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UN Office for the Coordination of Humanitarian Affairs
Wednesday 17 March 2004

NIGER: Government reports clashes with Islamic militants

NIAMEY, 17 Mar 2004 (IRIN) - Government troops and members of an armed Islamic group have clashed in recent weeks in the north of Niger, Defence Minister Hassane Bonto told parliament on Tuesday.

Bonto said there were three clashes between the armed forces and the Salafist Group for Call and Combat (GSPC - le groupe salafiste pour la prédication et le combat) between 22 February and 5 March.

The first two occurred in Midal, over 600 km north of the capital, Niamey, and in the Air Mountains in the extreme north.

The latest clash came after the armed forces received a tip-off that GSPC members were about 100 km from a military outpost in the northeast. "After troop reinforcements were sent," Bonto said, "our forces pursued the GSPC elements to the Chadian border, around Tchigai region" in the extreme northeast.

He said 43 GSPC militants were killed and five were taken prisoner, including one Niger national. Three Chadian soldiers died and 18 were wounded, while the Niger armed forces did not register any casualties, according to the minister.

Caught between the Chadian and Niger armies, the militants fled, leaving five vehicles - four of them equipped with 14.5-mm anti-aircraft guns - six mortars, six Thuraya satellite phones, two night-vision binoculars, mortars, AK-47s and a sizeable quantity of other arms and ammunition.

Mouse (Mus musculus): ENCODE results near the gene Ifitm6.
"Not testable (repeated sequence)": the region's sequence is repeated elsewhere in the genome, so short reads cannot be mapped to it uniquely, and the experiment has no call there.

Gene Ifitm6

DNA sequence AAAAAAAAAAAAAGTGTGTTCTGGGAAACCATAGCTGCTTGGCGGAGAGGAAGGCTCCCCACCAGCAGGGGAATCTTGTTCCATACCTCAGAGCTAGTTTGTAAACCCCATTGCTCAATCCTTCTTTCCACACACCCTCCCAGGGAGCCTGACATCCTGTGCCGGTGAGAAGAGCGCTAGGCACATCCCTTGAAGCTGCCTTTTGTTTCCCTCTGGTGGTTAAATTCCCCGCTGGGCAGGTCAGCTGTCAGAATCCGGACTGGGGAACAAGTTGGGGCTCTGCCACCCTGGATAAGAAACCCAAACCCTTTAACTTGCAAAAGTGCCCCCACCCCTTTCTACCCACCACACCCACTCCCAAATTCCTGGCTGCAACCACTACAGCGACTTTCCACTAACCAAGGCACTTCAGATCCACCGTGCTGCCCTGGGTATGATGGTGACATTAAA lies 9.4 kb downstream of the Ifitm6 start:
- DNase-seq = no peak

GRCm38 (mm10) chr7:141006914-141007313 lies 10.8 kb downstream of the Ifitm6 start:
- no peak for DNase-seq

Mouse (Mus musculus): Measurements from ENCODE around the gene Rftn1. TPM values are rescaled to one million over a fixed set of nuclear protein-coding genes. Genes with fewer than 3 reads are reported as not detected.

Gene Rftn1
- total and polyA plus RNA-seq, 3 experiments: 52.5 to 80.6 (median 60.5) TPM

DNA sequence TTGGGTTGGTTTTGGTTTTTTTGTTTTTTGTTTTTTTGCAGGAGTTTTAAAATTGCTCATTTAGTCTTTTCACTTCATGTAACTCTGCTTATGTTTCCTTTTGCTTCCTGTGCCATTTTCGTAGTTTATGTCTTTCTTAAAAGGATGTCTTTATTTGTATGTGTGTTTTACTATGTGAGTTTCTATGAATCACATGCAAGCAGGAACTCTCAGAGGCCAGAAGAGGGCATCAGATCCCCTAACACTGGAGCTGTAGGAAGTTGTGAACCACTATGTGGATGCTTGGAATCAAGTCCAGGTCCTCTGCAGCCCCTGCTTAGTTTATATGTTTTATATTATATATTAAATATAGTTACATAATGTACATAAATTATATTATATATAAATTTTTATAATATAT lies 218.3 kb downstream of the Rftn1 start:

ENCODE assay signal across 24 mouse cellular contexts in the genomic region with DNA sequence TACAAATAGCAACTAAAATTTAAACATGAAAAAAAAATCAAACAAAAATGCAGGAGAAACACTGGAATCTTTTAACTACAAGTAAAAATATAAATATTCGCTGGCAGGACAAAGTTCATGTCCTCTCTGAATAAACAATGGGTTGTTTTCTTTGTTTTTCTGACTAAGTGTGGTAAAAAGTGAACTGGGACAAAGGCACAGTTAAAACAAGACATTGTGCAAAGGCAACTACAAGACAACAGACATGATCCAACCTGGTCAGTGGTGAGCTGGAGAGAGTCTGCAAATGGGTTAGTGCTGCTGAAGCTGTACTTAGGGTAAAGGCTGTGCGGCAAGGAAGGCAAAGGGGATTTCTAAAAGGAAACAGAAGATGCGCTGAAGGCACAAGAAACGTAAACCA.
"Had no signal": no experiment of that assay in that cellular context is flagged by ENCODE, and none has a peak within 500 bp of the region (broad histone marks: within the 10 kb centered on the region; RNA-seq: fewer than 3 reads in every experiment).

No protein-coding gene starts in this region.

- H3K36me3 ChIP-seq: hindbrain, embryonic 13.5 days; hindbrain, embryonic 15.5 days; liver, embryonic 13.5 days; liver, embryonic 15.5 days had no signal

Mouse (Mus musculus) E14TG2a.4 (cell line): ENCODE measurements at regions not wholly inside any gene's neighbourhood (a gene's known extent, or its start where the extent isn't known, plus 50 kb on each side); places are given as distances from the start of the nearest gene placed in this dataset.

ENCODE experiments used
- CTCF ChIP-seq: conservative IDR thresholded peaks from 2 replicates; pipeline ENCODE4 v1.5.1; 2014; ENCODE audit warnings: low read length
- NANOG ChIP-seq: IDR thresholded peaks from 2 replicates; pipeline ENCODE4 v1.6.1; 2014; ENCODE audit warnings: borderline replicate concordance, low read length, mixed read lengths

Bonto said the GSPC, a splinter faction of Algeria's Armed Islamic Group, arrived recently in northern Niger after being dismantled in southern Algeria and Mali as part of efforts to fight terrorism. The group, he said, was working hand-in-hand with armed bandits from Niger and was using hideouts and caches left over from a rebellion in the 1990s by Tuareg nomads.

The minister told parliament it was "imperative" to provide Niger's army with the resources it needed to ensure people's safety and fulfil the country's regional and national obligations in the fight against terrorism.

Niger needed to coordinate action and exchange information with its neighbours, deploy mixed patrols in the north on a permanent basis, and set up advance military outposts so as to control the area better, he suggested.


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